Larry Summers Pats The Fed On The Back Ahead Of Pivotal Interest Rate Decision: What You Need To Know Ahead Of The Print

Zinger Key Points
  • Larry Summers says Tuesday's CPI data should influence the Federal Reserve.
  • The bond market is pricing in an 81.8% chance of a 0.5% rate hike and an 18.2% chance of a 0.75% increase.

Former Treasury Secretary Larry Summers is encouraged by this week's CPI data and said he hopes the Federal Reserve will relay a similar message following its decision on rates set for Wednesday afternoon

What To Know: Summers took to Twitter Wednesday morning to commend the Fed for recent actions in its fight against historically high inflation. The former Treasury Secretary noted that Fed action is starting to be realized. 

"The economy appears stronger and inflation expectations a bit lower than I would have guessed a few months ago," Summers said via tweet. 

"This is good news and a tribute to determined @federalreserve action."

Related Link: Larry Summers Says Fed Needs To Signal It's Nearing End Of Rate Hikes: 'Will Be Looking To See Whether...'

Why It Matters: The Fed has already raised rates a total of six times in 2022 and is set to release its last decision on rates for the year at 2 p.m. ET. 

The bond market is pricing in an 81.8% chance of a 0.5% rate hike later today, according to CME Group data. The likelihood of a fifth consecutive 0.75% rate hike sits just above 18%, down from a greater than 26% chance just one day before. 

On Tuesday, the Labor Department reported a 7.1% year-over-year increase in the consumer price index for November, below average economist estimates of 7.3%. The market rallied before pulling back as investors shifted their attention to the Fed. 

"These numbers should, at the margin, influence the @federalreserve," Summers said.

What Else: In addition to the decision on rates, investors will be paying close attention to Fed Chair Jerome Powell's outlook at a press conference set for 2:30 p.m. ET.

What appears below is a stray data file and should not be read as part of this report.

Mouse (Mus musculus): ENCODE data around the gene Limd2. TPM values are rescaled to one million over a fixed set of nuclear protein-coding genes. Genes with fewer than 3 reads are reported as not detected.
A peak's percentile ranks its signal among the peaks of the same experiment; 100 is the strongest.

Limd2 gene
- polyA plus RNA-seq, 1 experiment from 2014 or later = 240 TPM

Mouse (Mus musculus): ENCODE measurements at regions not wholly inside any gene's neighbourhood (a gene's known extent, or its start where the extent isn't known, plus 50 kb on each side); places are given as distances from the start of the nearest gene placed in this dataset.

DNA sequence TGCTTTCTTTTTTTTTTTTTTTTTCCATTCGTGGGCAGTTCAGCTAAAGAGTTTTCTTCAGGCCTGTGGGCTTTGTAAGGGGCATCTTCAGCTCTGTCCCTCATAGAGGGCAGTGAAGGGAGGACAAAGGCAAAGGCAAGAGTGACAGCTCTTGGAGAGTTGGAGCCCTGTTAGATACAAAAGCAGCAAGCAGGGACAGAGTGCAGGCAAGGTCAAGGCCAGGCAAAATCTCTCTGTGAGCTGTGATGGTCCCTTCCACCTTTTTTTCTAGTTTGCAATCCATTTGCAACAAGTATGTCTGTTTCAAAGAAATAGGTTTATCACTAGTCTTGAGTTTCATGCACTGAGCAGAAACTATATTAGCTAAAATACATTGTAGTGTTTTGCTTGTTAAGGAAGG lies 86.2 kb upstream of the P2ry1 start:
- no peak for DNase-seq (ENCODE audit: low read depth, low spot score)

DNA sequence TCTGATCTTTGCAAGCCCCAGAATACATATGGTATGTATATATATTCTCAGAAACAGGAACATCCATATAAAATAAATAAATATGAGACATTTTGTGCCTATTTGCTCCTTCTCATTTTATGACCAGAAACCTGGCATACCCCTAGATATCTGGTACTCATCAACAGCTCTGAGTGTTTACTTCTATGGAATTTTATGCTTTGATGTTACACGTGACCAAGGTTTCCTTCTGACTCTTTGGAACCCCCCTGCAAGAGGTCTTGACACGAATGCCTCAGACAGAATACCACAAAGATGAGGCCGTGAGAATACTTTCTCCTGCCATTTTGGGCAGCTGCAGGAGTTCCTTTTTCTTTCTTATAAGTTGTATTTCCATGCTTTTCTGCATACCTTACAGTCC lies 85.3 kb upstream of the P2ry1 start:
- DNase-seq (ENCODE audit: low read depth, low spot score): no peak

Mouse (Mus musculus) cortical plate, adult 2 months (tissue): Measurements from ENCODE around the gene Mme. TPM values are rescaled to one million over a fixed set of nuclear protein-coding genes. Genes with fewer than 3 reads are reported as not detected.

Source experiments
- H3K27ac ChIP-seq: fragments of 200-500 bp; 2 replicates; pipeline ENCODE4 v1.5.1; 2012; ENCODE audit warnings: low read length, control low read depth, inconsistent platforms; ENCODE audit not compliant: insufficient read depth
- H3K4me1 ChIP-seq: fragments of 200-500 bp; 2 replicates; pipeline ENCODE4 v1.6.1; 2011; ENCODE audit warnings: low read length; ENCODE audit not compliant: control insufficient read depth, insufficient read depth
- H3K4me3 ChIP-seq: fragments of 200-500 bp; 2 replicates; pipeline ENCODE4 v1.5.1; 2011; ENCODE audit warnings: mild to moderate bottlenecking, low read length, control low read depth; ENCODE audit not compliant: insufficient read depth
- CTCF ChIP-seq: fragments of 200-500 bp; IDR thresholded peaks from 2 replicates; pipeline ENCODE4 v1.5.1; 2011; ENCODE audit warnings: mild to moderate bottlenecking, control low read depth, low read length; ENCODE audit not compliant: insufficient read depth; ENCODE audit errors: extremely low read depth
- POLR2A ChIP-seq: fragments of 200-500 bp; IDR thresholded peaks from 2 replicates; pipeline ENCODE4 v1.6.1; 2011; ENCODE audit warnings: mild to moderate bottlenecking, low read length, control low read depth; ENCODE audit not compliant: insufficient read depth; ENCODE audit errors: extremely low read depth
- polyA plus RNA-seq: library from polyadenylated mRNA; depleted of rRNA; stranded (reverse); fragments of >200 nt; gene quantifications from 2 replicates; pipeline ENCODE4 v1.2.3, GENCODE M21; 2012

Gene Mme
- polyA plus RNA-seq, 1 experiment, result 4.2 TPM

Following the Fed's fourth consecutive 0.75% rate hike last month, the SPDR S&P 500 SPY charged higher as the central bank said it was watching the cumulative tightening of monetary policy and the lag with which it affects inflation.

Yet the market reversed when Powell highlighted new data since the Fed's last meeting, suggesting "the ultimate level of interest rates will be higher than previously expected."

Wharton Professor of Finance Jeremy Siegel told CNBC late Tuesday that he expects Wednesday's rate increase to be the last in this cycle. 

The discussion should begin to shift to when the Fed will lower rates, he said. The Fed is data dependent and incoming data should be obvious, he added. 

The Fed needs to stop looking at "stale" housing data and come to the realization that inflation is "over," Siegel said.

Check This Out: Why Wharton Professor Jeremy Siegel Says The Fed Is Reading The Wrong Data, CPI Print Is 'Bogus' And Inflation Is 'Over'

SPY Price Action: The SPY was up 0.66% at $404.63 Wednesday morning ahead of the rates decision.

Photo: Chatham House from Pixabay.

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Posted In: Long IdeasNewsPreviewsEcon #sTop StoriesFederal ReserveMarketsTrading IdeasInflationInterest RatesJeremy SiegelJerome PowellLarry Summers
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